One day he jumped from a six-story balcony at a hotel in Ocean City, Maryland where we had previously stayed with our family as children. He landed head first on the concrete about two and half feet away from the edge of the swimming pool. Some of Lenny’s more optimistic friends chose to believe this death was just a crazy stunt gone awry. They said he was probably aiming for the pool, but I knew the truth. It was suicide, pure and simple. Poor Lenny was doomed. It was only a matter of time. 

I shuddered with the memory of my brother, but I could not fathom what sent my mind reeling in that direction. I was not that kind of guy. I might have been half-Irish, but I was not prone to prolonged bouts of melancholy or regret. When I mourned Lenny, I was genuinely distraught but I moved on. That’s what strong people did, and, in my own way, I considered myself very strong. I knew the visit to the cemetery was not responsible for my strange mood either. I had visited Eternal Faith dozens of times without experiencing any inordinate sorrow. It might have been different if I actually went and visited the family graves, but I was not there to mourn my family today. I was there for another family.

The dark woman, I thought.

“No,” I said aloud as I immediately dismissed the thought. 

It was just a strange day, I told myself. Things would definitely improve if reliever Darren O’Day held onto the Orioles’ one run lead through the top of Cleveland’s order. I got up from the sofa and headed into the kitchen to get a beer. When I opened the refrigerator door the smell of spoiled, rancid meat overwhelmed me. Cupping my nose and mouth with my hand, I quickly shut the door. I was stunned. What could have gone that bad that fast?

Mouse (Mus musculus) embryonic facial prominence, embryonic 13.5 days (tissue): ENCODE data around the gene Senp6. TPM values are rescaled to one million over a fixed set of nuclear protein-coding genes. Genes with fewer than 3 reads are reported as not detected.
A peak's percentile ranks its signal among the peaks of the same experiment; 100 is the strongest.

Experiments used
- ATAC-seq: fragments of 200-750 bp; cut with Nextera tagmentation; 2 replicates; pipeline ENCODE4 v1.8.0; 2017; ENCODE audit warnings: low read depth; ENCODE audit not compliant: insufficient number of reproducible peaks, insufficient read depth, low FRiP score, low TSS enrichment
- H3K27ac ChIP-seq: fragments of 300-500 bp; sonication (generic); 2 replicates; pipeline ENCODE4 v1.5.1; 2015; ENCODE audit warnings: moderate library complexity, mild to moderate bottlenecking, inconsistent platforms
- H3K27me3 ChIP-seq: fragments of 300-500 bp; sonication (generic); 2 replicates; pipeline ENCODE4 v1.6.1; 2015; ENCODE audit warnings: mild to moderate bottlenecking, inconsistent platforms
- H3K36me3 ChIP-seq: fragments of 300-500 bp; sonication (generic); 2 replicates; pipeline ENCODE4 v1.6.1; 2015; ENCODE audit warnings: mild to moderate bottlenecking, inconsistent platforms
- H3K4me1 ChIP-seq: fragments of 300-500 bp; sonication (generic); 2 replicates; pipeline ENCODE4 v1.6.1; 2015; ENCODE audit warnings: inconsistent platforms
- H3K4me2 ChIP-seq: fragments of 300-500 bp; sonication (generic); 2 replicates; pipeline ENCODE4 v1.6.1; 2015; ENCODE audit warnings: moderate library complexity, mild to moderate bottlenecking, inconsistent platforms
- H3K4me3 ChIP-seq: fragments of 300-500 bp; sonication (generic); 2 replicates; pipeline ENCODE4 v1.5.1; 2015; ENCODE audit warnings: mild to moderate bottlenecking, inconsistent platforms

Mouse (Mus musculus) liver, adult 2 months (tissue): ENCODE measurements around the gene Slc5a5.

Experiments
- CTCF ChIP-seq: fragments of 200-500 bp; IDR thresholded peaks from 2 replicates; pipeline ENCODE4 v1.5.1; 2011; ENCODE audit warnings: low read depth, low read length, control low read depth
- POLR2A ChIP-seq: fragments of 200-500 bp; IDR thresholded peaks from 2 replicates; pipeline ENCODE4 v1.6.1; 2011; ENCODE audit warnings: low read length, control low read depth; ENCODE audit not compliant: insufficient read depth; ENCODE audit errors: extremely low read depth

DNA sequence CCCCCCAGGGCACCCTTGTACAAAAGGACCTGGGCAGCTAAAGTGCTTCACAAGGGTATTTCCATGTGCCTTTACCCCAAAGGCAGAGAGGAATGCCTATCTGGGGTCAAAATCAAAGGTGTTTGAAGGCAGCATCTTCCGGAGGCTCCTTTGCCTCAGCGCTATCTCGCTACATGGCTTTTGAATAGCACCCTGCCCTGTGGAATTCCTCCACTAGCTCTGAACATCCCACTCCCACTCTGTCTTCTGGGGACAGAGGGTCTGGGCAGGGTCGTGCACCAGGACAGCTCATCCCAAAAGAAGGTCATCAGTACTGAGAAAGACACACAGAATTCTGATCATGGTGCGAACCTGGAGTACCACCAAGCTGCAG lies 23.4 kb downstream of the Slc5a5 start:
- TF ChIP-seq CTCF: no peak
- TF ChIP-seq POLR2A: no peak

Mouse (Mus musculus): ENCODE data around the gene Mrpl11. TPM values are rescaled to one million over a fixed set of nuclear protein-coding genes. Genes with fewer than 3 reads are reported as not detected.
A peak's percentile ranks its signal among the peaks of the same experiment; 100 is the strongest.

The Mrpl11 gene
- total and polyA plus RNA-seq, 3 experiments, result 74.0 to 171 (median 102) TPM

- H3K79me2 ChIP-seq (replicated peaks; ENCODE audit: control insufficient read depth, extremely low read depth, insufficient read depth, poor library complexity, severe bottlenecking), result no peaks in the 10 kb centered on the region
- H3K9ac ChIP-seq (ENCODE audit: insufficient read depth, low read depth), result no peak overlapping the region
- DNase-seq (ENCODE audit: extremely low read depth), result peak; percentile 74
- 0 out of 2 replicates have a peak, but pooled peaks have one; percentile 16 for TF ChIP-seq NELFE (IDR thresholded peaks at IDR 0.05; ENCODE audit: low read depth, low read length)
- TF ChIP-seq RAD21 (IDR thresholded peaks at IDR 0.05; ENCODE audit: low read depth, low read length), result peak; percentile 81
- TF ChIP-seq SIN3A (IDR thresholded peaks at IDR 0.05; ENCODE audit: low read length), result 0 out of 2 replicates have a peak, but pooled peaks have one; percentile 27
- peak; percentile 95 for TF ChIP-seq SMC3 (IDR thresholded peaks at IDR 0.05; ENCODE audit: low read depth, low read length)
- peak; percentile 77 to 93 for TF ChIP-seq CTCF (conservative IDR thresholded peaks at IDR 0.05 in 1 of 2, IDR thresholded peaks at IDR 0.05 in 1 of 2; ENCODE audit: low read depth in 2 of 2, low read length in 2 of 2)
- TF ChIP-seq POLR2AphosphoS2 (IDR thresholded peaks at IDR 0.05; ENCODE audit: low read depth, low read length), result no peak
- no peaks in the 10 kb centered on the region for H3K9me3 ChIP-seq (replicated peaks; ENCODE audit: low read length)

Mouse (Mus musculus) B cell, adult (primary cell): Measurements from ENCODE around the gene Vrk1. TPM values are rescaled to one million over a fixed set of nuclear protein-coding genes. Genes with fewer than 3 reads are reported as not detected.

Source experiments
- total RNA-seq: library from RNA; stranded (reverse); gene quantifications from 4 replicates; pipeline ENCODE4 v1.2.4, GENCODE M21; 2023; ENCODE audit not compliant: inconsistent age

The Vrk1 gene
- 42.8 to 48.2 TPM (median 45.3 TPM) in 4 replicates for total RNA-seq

I cautiously opened the door again. This time the smell was gone without a trace. I couldn’t believe it. Had I just imagined it? Hearing the commercial ending in the other room, I decided just to grab a beer and forget about it. But as I reached for the beer, the mere thought of drinking one made me nauseous. What was going on? Was I going freaking crazy or something? Closing the refrigerator door, I headed back to the living room to watch the game.

I headed for the sofa, but instead I found myself sitting down at the desk looking at the computer screensaver, which consisted of all the family photographs I had scanned during my genealogical quest. It unnerved me. I hadn’t intended to go to the desk. Why did I? Angry, I wanted to stand up and get a beer but I became suddenly defiant. Walking away now would be giving into this absurd fear. It was better just to get my work out of the way now so I could watch the rest of the game in peace. Plus, I still had a chance to beat Tombstone Teri to the punch with the Ritter grave.

I removed the chip from my trusty Nikon camera and plugged it into my USB adapter. Using the mouse to dispel the screensaver, I quickly opened the browser and went to the RestingPlace webpage. I found the listing for Eternal Faith Cemetery and clicked on photo requests. The list still included Matilda Ritter. I wasn’t sure it meant I had really beaten Tombstone Teri, or whether the listing simply not been updated yet. Either way, I decided to proceed.